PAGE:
On art, Marco Martin proves yet again that he needs to be on a high-profile ongoing. His characters are distinct and emotive, and his action and layouts are reminders of why some of us read comics: to see the impossible visualized. I think he's on his way to being one of the modern masters of his craft.
Final Word: I would read Marcos Martin's illustration of the phone book but this particular story by the usually reliable Robinson adds nothing to Cap's legacy.
If you liked this review, be sure to check out more of the author’s work at Monster In Your Veins
The title of this comic is strange in a few ways:
- It's called Captain America Comics 70th Anniversary Special #1–as if there's a chance that there will be a Captain America Comics 70th Anniversary Special #2 or #3, et cetera.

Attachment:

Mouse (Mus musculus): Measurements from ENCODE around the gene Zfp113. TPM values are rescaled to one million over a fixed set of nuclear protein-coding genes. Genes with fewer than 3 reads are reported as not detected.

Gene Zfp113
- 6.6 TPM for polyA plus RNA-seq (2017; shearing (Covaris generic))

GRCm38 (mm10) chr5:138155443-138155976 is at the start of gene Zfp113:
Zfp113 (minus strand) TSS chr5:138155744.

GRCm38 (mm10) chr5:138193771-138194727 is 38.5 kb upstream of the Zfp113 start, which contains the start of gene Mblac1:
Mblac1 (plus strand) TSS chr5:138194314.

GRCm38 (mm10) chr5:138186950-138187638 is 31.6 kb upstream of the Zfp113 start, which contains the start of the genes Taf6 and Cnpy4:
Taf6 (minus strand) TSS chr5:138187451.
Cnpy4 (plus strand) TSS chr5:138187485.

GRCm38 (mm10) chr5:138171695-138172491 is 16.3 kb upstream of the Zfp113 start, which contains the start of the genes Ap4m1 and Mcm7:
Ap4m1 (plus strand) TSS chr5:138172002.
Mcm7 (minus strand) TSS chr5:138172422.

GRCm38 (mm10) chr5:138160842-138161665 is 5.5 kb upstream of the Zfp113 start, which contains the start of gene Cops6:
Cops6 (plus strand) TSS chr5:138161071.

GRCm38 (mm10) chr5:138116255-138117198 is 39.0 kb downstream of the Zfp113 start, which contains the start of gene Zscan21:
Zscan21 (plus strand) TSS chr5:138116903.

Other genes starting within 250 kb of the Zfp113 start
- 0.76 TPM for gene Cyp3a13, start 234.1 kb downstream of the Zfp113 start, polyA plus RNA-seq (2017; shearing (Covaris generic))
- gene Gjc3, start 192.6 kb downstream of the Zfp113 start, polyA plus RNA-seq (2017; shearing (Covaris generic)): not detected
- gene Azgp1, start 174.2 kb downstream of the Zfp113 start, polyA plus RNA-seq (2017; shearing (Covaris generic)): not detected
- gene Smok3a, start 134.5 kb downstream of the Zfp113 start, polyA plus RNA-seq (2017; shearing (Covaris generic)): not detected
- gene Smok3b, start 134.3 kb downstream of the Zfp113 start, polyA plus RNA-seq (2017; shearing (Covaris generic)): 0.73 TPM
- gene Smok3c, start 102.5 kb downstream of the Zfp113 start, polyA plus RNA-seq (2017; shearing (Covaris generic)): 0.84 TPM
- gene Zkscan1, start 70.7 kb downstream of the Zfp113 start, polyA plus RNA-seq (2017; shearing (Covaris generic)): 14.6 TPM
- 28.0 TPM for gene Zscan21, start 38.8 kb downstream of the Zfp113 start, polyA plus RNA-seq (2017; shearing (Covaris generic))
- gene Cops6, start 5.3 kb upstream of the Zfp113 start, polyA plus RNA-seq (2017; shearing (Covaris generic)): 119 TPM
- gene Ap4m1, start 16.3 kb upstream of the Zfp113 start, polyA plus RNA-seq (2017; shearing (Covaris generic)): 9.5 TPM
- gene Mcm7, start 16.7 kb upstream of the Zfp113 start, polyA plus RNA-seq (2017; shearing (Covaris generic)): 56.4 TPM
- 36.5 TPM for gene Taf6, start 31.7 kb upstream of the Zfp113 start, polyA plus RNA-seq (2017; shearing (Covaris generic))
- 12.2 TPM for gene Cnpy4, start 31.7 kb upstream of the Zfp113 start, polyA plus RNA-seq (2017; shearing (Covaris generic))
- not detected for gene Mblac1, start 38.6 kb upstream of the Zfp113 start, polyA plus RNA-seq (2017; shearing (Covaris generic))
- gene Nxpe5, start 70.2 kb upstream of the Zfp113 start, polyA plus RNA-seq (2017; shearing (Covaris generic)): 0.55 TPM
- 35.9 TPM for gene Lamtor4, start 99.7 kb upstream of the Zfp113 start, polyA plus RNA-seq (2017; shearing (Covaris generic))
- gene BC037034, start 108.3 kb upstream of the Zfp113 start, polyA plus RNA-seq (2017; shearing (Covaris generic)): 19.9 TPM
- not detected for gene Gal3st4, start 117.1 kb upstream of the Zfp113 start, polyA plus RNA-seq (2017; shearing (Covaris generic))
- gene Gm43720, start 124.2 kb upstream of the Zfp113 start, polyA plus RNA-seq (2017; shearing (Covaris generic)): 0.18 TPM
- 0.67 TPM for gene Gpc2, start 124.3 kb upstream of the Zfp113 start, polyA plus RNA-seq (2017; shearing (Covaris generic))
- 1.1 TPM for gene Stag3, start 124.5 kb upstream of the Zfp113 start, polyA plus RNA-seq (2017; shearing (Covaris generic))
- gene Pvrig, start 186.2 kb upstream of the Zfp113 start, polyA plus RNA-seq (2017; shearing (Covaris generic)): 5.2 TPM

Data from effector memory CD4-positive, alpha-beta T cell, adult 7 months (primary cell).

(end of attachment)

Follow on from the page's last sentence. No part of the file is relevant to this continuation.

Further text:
- It's dated June 2009, which is not the date of the 70th anniversary of the first issue of Captain America Comics. Captain America Comics #1 had a cover date of March 1941, which means this current comic marks the 68th anniversary (plus two months) of Captain America Comics–and, naturally, of the title character.
Why would Marvel commemorate the 68th anniversary of Captain America? Moreover, why would they call the 68th anniversary (plus two months) the "70th anniversary"?
- Finally, even if this was the 70th anniversary of Captain America, why would Marvel choose to celebrate it?
I saw a recent question posed to the president of DC Comics, Dan Didio, in which a fan wondered why DC hadn't marked the 70th anniversary of Superman last year (and it really was Superman's 70th anniversary in 2008). Didio's answer was that those types of decisions aren't his to make.
However, it struck me as odd that a fan would want to have a 70th anniversary commemorated. I would have liked to have seen Didio say something like, "Who really cares about a character's 70th anniversary?"